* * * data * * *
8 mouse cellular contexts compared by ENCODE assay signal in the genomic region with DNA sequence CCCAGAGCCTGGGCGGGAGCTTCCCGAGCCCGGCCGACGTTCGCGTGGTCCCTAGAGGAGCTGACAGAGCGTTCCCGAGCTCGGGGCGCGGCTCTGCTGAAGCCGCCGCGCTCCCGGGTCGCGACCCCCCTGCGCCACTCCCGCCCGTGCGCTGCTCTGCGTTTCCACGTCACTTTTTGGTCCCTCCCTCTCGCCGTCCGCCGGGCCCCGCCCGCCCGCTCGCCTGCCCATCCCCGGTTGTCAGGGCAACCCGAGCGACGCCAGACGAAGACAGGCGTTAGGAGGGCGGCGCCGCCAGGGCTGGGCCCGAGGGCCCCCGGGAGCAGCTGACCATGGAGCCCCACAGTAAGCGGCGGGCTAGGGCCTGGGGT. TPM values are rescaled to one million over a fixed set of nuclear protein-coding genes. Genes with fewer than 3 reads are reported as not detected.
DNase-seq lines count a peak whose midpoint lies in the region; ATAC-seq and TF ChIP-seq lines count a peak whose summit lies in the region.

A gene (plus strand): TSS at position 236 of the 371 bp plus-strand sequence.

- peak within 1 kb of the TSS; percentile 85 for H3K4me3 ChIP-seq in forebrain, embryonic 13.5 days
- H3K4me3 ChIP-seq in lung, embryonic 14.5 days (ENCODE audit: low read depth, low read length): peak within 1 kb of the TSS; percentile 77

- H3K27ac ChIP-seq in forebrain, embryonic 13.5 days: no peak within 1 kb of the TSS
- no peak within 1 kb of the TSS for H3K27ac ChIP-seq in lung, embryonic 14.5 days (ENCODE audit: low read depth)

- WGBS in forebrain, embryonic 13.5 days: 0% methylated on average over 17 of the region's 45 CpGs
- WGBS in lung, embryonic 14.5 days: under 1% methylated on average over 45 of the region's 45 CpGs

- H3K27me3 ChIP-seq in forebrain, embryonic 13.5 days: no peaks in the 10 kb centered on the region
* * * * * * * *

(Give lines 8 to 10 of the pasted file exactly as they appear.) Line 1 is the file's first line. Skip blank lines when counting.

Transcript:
- WGBS in forebrain, embryonic 13.5 days: 0% methylated on average over 17 of the region's 45 CpGs
- WGBS in lung, embryonic 14.5 days: under 1% methylated on average over 45 of the region's 45 CpGs

- H3K27me3 ChIP-seq in forebrain, embryonic 13.5 days: no peaks in the 10 kb centered on the region